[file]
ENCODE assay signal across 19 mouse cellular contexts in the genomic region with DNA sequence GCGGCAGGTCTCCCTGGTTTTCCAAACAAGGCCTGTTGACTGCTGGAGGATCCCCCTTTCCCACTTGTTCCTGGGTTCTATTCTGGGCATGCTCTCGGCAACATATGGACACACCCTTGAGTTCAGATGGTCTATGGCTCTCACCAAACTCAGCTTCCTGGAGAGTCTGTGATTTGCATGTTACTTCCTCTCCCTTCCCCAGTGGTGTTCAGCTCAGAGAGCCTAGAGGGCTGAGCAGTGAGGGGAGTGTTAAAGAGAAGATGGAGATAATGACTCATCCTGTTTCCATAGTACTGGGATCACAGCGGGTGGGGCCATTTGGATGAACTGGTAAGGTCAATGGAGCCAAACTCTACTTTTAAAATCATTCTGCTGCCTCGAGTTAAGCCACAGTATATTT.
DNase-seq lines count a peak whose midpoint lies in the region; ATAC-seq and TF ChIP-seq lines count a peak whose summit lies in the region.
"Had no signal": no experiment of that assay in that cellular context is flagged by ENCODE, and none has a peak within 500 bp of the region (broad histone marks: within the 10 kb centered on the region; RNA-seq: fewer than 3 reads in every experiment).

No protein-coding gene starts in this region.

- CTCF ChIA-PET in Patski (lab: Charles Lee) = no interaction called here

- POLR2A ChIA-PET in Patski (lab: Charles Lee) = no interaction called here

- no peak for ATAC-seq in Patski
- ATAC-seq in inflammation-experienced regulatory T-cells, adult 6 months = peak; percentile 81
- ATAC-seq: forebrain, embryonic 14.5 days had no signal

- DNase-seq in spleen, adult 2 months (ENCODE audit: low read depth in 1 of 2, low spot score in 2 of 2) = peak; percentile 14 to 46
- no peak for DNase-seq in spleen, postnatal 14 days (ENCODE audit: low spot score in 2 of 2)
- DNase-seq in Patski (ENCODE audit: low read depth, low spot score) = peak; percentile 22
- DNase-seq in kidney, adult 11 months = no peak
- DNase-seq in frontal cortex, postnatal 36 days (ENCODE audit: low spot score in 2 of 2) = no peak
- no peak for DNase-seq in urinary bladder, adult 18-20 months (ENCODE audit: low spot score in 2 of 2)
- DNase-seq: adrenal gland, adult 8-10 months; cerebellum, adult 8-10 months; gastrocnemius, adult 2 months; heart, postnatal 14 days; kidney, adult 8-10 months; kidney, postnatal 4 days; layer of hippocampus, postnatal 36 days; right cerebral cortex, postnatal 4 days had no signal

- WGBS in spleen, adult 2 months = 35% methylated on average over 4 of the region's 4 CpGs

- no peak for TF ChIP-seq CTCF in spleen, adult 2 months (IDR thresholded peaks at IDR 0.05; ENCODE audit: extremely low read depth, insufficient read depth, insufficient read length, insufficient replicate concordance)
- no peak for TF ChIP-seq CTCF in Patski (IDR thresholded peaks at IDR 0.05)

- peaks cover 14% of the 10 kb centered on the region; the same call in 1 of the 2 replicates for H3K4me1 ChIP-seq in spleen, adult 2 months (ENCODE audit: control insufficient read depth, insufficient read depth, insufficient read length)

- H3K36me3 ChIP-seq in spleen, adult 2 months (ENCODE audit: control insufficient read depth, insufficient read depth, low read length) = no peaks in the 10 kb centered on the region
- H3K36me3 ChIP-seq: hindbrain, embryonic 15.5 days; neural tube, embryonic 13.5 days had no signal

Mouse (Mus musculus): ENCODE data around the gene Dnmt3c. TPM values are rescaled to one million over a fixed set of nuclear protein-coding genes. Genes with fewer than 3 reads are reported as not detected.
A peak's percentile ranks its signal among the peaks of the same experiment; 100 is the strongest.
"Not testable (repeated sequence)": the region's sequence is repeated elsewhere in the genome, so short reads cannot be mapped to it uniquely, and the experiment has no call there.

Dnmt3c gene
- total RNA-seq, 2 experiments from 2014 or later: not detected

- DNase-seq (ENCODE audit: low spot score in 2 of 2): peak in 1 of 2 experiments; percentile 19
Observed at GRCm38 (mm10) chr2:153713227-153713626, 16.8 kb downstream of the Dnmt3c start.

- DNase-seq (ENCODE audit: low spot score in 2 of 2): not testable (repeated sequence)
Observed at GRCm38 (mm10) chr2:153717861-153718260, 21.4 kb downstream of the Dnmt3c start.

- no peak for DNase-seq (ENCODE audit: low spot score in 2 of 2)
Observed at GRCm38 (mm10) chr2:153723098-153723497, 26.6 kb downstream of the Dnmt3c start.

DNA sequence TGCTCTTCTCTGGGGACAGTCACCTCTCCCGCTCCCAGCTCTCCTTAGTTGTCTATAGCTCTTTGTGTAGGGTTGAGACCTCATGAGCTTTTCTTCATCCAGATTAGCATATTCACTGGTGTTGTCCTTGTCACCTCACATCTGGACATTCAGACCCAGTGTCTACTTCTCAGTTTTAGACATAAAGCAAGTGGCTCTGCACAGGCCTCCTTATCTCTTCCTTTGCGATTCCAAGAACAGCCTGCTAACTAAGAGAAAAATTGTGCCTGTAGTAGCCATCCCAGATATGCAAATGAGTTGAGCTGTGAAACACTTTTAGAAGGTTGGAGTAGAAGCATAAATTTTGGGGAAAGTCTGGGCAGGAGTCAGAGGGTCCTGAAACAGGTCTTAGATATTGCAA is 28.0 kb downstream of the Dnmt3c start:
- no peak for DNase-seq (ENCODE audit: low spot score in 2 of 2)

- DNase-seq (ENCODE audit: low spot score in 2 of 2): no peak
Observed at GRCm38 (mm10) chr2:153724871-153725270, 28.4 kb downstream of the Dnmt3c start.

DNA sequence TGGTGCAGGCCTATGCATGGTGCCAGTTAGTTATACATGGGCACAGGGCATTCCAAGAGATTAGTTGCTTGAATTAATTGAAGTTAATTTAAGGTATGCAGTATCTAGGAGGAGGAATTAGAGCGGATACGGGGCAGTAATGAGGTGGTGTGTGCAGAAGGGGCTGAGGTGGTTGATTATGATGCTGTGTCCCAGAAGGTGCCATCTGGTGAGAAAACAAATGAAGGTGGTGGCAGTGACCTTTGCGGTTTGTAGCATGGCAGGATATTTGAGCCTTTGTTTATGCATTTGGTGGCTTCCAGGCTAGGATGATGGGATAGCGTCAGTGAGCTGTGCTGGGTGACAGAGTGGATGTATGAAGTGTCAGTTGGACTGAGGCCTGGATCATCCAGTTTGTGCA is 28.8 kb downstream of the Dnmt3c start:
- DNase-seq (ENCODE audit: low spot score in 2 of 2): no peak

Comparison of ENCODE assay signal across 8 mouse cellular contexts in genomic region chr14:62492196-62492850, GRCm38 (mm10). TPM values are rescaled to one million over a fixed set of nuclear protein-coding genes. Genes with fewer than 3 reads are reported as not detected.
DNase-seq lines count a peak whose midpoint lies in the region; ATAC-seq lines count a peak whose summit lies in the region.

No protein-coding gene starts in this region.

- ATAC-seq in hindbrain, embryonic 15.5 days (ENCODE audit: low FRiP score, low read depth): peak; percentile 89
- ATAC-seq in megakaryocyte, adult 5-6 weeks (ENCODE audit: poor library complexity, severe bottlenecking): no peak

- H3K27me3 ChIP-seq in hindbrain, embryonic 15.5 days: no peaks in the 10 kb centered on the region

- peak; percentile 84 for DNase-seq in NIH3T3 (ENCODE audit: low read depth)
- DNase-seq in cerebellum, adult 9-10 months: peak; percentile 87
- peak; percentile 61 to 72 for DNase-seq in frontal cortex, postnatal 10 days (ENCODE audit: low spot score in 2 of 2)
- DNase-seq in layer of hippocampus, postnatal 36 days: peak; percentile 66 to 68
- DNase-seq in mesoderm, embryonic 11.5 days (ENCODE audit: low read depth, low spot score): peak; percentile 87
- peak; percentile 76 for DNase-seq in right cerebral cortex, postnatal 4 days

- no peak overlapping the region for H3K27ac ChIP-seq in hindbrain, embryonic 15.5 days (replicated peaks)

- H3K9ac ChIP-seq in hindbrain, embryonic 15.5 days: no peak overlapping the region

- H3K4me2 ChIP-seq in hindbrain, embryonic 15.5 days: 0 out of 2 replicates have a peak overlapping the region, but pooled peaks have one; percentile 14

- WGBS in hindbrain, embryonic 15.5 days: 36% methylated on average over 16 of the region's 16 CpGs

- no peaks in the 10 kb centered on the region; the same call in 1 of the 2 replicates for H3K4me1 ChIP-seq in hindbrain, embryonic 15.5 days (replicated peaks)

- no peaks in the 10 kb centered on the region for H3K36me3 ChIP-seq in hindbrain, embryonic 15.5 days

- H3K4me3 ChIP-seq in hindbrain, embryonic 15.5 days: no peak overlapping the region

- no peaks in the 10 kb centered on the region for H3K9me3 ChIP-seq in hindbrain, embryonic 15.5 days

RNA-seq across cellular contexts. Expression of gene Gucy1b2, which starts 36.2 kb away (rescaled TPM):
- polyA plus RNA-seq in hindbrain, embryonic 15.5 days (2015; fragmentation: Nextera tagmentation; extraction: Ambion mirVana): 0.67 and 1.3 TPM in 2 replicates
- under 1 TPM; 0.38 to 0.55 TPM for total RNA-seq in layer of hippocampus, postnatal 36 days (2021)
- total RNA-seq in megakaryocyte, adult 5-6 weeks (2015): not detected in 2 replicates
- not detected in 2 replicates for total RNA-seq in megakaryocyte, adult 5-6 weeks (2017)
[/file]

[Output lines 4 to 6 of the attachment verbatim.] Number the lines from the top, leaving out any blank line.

No protein-coding gene starts in this region.

- CTCF ChIA-PET in Patski (lab: Charles Lee) = no interaction called here

- POLR2A ChIA-PET in Patski (lab: Charles Lee) = no interaction called here